At Westchester Day School (WDS), which implemented the program in January, we are capping tuition as a percentage of adjusted gross income (AGI). The percentage ranges from 10-20 percent depending on income; for example, a family with an income of $150,000 is expected to spend up to 13 percent of its AGI on day school tuition; at $250,000 the cap is 16 percent; and at $350,000 the cap is 19 percent — all regardless of how many children the family enrolls in day school.
Our formula was the result of an intensive yearlong study. It is based largely on anonymized historical scholarship data demonstrating that, absent extenuating circumstances, most families are able and willing to pay these amounts. WDS families can now do so without submitting a scholarship application; they need only submit their Form 1040 to verify their income.
We are capping tuition as a percentage of adjusted gross income. The percentage ranges from 10-20 percent depending on income.
Another important and unique aspect of our program is our consideration of Jewish high school tuitions, since WDS is a pre-K to 8 school. Under our program, a family is expected to pay WDS only WDS’s pro-rata share of the family’s income-based tuition cap. If the family’s default obligation to WDS is $50,000 and its obligation to a Jewish high school is $25,000, WDS merely asks that the family pay 50/75 (or two-thirds) of its income-based capped tuition amount to WDS, with the remainder presumptively earmarked for high school tuition.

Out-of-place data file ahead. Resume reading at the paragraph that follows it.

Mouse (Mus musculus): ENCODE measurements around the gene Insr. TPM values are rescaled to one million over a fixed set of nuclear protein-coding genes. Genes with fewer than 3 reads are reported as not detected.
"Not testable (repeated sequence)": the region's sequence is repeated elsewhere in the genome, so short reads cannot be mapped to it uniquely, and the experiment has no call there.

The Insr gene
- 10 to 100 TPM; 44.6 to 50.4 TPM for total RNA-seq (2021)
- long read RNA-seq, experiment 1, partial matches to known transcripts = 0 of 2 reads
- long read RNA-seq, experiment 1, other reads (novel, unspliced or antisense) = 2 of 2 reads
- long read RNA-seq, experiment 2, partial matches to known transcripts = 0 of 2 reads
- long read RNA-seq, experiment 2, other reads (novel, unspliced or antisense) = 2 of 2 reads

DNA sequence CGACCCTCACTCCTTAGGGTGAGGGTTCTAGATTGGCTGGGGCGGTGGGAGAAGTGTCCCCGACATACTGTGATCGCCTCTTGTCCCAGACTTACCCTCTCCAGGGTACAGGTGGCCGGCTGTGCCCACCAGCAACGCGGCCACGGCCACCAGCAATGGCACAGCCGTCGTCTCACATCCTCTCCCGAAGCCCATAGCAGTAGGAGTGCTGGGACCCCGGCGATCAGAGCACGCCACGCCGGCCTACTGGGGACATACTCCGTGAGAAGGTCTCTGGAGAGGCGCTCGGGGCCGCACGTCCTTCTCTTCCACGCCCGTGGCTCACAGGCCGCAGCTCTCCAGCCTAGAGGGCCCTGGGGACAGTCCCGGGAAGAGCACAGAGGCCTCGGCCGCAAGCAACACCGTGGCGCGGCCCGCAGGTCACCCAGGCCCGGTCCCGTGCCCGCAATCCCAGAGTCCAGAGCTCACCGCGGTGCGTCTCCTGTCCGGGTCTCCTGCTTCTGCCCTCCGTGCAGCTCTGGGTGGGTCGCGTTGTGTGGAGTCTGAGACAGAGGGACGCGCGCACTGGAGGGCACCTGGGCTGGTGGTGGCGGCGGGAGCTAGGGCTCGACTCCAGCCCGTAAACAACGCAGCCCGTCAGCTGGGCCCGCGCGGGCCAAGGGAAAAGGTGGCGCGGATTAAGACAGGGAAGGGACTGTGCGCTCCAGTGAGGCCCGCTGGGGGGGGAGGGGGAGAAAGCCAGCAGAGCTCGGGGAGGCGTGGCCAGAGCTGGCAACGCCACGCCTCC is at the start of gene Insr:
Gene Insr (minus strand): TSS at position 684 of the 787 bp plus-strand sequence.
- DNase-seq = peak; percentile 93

WDS designed and built a user-friendly tuition calculator for its web site allowing parents to plug in their AGI, the grades in which their children will be enrolled at WDS and any Jewish high schools their older children will attend, to determine their tuition obligation to WDS.
WDS’ current income-based system does have one self-imposed limitation. The available discount is capped at 40 percent as a compromise between the competing values of streamlining the process for as many families as possible and recognizing that adjusted gross income is not always the exclusive factor in determining what a family can reasonably afford. Discounts larger than 40 percent remain available through the traditional scholarship process. We predict that almost half of families currently receiving scholarship will convert to the new system this year, but we are aiming higher over the long term and we expect to fine-tune the details of the system over time to achieve even better results for both families and WDS.
While families will always have to make sacrifices for Jewish education, WDS believes that adopting an income-based formula reflecting the reality of a school’s demographic, as WDS did, will lead to broad agreement that the percentages are fair and will keep the inevitable sacrifices within limits that all can agree are reasonable. Such programs will thereby strengthen the trustful partnership that is so critical between families and schools.
Aaron Lauchheimer is president of Westchester Day School in Mamaroneck, N. Y. Michael Rader is a WDS parent, active volunteer and lay leader.